Bluetooth LE


'Bluetooth LE' Articles

iOS 10 Bug Breaks Kwikset Kevo's Touch-to-Open Functionality

Kwikset has announced that its Kevo smart lock's touch-to-open technology will only work on iOS 10 if the Kevo app is open and visible on an iPhone's screen, due to a bug related to Bluetooth LE peripheral mode. Kwikset said it is working closely with Apple to support a solution that will restore the functionality as quickly as possible. iOS 10 will be publicly released later today, so the fix will likely be included in a subsequent software update. In the meantime, Kwikset offers some temporary solutions for continuing to use Kevo's touch-to-open functionality:- When at your door, open the Kevo app on your iOS phone or smart device, making sure you can see the app on your device screen and touch the Kevo smart lock on your door - When at your door, open the Kevo app on your iOS phone or smart device, making sure you can see the app on your device screen, and use the app to lock and unlock the door (In Home Locking and Unlocking) - If you have a Kevo key fob, the Touch-to-Open functionality of Kevo will still workKwikset said the iOS 10 bug does not affect the security of Kevo smart locks, while the sending, receiving, and revoking of eKeys is also not affected. Update: Kwikset says iOS 10.0.2 addresses the bug. The update fully restores Touch-to-Open

Apple's Strict Bluetooth LE Security Requirements Slowing Rollout of HomeKit Accessories

While it has been more than a year since Apple launched HomeKit, a software framework for communicating with and controlling light bulbs, thermostats, door locks and other connected accessories in the home, only five HomeKit-approved products have been released to date: the Ecobee3, Elgato Eve, iHome iSP5 SmartPlug, Insteon Hub and Lutron Caseta Wireless Lighting Starter Kit. The slow rollout of HomeKit-enabled hardware accessories is not because of a lack of interest in the platform, but rather Apple's strict security requirements for Bluetooth LE (low energy) devices, according to Forbes. In particular, the strong level of encryption required to use the HomeKit protocol through Bluetooth LE has resulted in lag times that essentially render some accessories useless.For example, a smartlock that makes its user wait 40 seconds before it opens is clearly inferior to a traditional lock. One of HomeKit’s selling point is that it provides a more reliable user experience, so these kinds of lag times will need to be sorted out before Apple can become a major platform for the smart home. Elgato Eve smart home sensors for doors, windows and energy consumption Chipmakers such as Broadcom and Marvell have reportedly been working to improve their Bluetooth LE chips to more effectively handle Apple's level of encryption, an important step if the company wants to become a major player in the smart home. In the meantime, developers have either been focusing on Wi-Fi-based HomeKit hardware or working on temporary solutions to the problem.For the time being, Elgato has found a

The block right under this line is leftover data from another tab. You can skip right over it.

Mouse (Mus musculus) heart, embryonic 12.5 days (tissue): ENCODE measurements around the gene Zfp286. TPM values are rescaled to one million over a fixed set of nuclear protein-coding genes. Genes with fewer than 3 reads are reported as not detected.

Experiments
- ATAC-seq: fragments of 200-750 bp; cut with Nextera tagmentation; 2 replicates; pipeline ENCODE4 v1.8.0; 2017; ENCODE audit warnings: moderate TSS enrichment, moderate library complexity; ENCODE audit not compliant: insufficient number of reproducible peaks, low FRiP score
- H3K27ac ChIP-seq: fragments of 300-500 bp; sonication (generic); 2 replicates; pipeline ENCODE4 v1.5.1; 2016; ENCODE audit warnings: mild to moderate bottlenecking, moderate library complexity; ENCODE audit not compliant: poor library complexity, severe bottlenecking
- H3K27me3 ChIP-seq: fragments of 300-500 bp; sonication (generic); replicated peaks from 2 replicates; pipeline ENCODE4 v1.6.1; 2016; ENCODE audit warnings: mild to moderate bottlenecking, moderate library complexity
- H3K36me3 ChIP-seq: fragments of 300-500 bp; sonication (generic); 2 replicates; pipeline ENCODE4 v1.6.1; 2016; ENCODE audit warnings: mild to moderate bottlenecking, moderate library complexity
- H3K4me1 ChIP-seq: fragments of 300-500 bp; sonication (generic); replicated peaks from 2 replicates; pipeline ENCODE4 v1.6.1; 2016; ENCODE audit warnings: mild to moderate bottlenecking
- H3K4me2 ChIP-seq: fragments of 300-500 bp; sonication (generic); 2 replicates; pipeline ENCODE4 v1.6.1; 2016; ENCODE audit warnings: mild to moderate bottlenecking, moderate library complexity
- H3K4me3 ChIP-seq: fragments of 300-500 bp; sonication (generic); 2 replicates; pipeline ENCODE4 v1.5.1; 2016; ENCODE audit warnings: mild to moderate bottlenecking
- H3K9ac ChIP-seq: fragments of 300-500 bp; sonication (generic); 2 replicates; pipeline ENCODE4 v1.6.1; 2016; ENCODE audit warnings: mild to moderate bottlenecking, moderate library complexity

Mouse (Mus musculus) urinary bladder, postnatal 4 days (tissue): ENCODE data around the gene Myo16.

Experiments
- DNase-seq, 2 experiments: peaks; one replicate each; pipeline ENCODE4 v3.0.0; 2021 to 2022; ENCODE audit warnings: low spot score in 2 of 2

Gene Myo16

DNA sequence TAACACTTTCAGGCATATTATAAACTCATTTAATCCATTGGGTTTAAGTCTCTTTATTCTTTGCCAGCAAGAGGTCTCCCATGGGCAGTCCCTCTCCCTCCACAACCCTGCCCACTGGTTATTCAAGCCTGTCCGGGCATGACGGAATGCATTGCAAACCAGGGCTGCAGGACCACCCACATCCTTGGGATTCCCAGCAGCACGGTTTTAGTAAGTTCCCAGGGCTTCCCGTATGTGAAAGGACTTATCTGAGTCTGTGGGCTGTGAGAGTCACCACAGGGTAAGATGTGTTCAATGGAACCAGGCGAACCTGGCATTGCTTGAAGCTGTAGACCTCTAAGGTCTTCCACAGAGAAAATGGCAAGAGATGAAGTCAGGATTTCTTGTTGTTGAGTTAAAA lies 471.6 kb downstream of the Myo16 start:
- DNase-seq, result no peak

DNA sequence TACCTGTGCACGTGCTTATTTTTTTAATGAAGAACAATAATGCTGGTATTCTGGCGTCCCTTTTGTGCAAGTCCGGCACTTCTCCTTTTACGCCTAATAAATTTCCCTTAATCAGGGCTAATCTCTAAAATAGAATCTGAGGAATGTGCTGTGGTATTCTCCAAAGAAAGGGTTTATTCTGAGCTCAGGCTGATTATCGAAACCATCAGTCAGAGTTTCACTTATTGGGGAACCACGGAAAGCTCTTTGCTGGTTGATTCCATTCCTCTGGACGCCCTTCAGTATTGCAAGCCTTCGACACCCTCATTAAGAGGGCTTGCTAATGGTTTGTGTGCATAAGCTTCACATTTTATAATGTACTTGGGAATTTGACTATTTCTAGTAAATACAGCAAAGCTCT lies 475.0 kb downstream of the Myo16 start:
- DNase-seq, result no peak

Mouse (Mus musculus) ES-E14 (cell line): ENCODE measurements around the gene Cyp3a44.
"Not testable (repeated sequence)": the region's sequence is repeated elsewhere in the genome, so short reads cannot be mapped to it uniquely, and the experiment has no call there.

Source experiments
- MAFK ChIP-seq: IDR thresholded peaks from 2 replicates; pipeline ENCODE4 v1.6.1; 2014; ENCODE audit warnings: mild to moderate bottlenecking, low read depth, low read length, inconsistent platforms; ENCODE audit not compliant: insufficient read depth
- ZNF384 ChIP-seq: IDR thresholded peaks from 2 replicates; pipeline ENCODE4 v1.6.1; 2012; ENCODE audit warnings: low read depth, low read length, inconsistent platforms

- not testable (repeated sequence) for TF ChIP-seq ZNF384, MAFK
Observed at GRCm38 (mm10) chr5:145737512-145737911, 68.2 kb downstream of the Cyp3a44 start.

Apple's Adoption of 'Bluetooth Low Energy' Paves Way for New Possibilities

As we noted last week, Apple has adopted new Bluetooth 4.0 chips in their latest MacBook Airs and Mac Minis. Bluetooth 4.0 notably includes the Bluetooth Low Energy specification which promises a low-power and low-latency implementation that opens the door to a number of new kinds of Bluetooth-powered devices. The best example of what will be possible comes from Apple's popular Nike+ accessory which isn't actually a Bluetooth Low Energy device. The Nike+ accessory is a sensor that sends signals from your shoe to your iOS device to track your daily runs. The information is sent from the sensor wirelessly to your iOS device where it's stored for later syncing. Nike's implementation is a proprietary one, though it is similar to Bluetooth. Bluetooth Low Energy standardizes this sort of functionality for a broad market of devices. Like Nike's shoe sensor, the new protocol promises the ability to power accessories for more than a year on a simple button cell battery without recharging. Since the technology is so new, there haven't been many product announcements for accessories with the technology. Casio was one of the few who has revealed a Bluetooth low-energy watch that will interface with your mobile phone. The device can receive notifications for incoming calls, SMS and email, and can also be used to locate your phone if its within range (~5 meters). Even with the incorporation of the Bluetooth technology, the watch will run for two years on its cell battery. Other possible uses commonly listed for Bluetooth Low Energy include: •